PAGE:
Enjoy your practice!

Namaste, Christina

 

Walking is the most underrated exercise!

Walking is the most under-rated exercise!!!

I was fortunate to grow up in a small town where we walked: to friends, to the park, to ice skate, for picnics on the grass.  I also walked several blocks to school.  Walking is great for many reasons, such as; focusing the eyes on sights at various distances, (vestibular functioning & eyesight) enjoying nature, trees, the sky,  fresh air, and using systems of muscular integration to propel the body forward and remain balanced.

Even if you are very active, if you are not walking regularly, you may not be resetting the body in an important natural way.

Humans were meant to walk. Walking is one way our body resets its natural alignment.  It is weight bearing exercise. Walking is natural movement that involves moving all of your muscles and tissue, increasing metabolism, lubricating the joints, increasing blood flow and oxygen to all the cells of the body, nourishing our physical being.

Walking energizes the body, as well as relaxes the mind: walking can even be a meditation. Walking can also be calming for the emotions, through appreciating beauty, nature, fresh air, sunshine, rain, seeing the people of your neighborhood; all this can lift your spirits.

Recently, I overheard a conversation between young people (mid 20’s) talking about numerous ailments, medications, and procedures, which hadn’t brought relief.  One young woman said “I wish I was in shape to exercise”, another responded “me too”.  I wondered if they considered a walking as a possibility.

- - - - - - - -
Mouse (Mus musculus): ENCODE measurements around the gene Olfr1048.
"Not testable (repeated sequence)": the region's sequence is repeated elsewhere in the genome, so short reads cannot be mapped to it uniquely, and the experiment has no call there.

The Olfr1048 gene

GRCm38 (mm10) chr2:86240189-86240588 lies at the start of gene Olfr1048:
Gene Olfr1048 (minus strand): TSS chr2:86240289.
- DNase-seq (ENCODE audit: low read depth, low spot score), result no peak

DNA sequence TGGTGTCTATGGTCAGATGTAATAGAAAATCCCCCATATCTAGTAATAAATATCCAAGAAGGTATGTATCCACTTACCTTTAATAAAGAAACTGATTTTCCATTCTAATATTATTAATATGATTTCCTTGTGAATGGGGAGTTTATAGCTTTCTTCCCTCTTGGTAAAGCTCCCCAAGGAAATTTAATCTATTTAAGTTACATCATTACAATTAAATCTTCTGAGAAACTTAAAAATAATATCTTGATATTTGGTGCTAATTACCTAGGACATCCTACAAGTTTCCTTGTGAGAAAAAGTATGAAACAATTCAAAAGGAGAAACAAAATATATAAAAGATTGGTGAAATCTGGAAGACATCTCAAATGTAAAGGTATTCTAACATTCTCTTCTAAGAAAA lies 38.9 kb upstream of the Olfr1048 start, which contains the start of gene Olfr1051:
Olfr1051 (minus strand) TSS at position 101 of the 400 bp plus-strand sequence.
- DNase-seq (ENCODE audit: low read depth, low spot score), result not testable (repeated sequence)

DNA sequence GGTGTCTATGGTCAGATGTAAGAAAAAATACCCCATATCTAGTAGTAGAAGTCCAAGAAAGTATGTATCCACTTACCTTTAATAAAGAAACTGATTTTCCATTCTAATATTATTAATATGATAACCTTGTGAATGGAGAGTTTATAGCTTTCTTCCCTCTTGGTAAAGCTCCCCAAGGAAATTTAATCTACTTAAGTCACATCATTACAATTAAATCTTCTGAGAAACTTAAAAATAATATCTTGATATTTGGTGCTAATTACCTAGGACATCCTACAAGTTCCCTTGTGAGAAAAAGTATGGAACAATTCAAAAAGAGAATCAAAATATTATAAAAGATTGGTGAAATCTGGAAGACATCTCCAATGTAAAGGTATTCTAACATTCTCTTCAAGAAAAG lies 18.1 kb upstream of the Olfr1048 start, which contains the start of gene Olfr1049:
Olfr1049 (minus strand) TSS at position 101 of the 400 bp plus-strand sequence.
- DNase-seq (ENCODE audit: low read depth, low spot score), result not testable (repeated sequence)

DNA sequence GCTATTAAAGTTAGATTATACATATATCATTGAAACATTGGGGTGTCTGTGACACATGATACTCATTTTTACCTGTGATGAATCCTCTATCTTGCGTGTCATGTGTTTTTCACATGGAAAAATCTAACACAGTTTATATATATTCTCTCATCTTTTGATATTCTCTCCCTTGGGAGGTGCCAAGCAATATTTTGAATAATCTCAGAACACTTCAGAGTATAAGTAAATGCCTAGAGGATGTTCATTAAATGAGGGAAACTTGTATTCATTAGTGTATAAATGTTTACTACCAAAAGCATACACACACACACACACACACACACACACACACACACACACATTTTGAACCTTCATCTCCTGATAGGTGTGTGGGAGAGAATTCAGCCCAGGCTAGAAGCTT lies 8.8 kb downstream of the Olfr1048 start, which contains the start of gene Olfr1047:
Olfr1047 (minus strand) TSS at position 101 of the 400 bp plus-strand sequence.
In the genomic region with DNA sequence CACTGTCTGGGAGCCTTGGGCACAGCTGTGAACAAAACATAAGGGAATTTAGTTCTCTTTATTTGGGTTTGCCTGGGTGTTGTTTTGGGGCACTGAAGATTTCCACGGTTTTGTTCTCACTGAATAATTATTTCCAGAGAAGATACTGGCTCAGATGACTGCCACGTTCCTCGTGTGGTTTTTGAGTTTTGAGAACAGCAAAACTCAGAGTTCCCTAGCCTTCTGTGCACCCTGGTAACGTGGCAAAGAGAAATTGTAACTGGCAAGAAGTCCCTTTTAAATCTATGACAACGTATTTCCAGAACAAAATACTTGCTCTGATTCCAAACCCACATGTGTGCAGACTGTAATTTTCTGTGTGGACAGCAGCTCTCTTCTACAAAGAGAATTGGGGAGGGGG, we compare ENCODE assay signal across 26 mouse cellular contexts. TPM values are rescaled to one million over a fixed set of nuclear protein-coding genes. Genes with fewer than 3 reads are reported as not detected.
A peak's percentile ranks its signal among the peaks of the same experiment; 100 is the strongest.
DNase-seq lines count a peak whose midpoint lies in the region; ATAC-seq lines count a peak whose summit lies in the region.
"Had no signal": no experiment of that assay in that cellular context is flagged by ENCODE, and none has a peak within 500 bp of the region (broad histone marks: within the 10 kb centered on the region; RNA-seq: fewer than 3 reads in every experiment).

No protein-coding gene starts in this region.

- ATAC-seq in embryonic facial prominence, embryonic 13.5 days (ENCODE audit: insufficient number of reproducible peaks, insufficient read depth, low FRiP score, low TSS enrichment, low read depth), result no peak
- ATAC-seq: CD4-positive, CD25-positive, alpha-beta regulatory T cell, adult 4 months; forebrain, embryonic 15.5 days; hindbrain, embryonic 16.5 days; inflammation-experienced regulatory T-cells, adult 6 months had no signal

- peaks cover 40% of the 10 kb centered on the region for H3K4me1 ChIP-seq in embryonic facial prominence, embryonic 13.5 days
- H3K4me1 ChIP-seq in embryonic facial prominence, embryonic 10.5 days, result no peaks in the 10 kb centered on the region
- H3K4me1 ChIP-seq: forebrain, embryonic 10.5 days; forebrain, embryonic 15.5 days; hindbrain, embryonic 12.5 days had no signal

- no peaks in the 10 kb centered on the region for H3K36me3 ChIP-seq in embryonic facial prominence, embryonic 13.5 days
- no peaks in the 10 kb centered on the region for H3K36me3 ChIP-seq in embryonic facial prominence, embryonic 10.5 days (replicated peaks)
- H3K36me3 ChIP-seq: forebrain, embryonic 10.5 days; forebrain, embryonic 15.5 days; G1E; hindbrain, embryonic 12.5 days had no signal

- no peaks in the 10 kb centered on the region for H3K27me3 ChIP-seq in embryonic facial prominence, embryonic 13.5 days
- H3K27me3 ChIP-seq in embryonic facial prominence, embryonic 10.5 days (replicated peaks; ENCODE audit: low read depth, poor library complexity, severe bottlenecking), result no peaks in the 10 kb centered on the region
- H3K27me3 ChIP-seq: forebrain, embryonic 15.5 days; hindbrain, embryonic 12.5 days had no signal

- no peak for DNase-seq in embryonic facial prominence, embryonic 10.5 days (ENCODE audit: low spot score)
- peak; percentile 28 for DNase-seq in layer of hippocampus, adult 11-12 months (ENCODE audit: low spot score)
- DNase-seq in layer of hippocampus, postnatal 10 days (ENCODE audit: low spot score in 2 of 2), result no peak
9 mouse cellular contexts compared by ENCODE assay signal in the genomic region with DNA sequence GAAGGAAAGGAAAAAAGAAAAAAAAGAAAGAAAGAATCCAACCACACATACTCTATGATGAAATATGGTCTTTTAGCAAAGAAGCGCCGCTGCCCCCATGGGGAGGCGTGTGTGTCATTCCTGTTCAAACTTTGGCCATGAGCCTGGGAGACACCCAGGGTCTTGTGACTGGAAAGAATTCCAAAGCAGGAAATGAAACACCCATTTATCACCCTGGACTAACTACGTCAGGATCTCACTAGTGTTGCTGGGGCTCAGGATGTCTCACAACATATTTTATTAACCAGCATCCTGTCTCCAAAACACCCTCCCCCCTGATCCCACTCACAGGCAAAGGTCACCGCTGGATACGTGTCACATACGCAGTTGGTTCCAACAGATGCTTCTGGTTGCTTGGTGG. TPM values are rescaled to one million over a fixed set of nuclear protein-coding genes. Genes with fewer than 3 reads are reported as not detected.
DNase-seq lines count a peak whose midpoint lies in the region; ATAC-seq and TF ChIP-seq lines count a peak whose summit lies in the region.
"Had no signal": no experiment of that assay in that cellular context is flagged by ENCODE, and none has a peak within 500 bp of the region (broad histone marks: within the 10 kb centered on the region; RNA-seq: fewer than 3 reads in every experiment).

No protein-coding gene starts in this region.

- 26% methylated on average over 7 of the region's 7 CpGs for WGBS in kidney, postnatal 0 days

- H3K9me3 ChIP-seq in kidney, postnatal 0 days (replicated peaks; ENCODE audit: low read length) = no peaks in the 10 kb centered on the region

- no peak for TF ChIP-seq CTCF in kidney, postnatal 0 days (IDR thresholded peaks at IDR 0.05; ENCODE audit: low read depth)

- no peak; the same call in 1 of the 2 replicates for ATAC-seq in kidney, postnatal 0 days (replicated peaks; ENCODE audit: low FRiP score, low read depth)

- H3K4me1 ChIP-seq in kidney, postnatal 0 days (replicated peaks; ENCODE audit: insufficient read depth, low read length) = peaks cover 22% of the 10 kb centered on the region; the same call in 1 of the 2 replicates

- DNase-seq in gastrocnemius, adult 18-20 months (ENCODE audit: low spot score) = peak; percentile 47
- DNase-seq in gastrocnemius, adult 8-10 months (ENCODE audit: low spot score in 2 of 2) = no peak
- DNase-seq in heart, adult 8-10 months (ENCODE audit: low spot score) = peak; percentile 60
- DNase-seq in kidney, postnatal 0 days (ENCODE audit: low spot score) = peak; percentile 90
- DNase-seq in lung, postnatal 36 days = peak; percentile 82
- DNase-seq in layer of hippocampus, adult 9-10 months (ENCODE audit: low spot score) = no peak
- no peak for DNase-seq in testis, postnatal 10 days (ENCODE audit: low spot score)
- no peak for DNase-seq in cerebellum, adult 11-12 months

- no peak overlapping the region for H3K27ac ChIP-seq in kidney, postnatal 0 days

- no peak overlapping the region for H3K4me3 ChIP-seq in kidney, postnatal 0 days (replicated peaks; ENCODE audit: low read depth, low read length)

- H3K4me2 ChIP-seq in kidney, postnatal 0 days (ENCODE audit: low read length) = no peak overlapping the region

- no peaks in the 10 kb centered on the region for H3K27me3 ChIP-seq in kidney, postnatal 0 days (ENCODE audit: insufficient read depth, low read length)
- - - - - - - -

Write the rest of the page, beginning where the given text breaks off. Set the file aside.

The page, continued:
I work with older people (up to 102 years old) some who don’t spend any time talking about ailments and medicine; because they are busy living life! They stayed active, they do daily walking.

In the past, (and for many people currently), our bodies are the primary tool of transportation, used with care and awareness for survival and longevity. Sedentary wasn’t an option! Now, the many conveniences of modern life: cars, furniture, chair-toilets, and media are enabling many people to be less mobile, less flexible, less connected and less aware.

Walking is enough to change the whole paradigm of the sedentary lifestyle.

A brisk daily walk, 30-45 minutes, is sound, healthy, preventative medicine.  It is that simple, yet not easy; breaking habits & starting new habits requires determination, commitment and an open, flexible mind).  Who knows, after this is a habit, you might find yourself enjoying yoga, dance, or a long hike!

It can be a real challenge to begin! Creating time may mean letting some things go…let them go!!! Invest the time to nurture personal health and peace of mind.  How does your self-talk, activity and lifestyle affect starting and continuing your walking routine??? Notice who are your allies for healthy Living??? Having walking buddies increases success! Who could be your walking buddy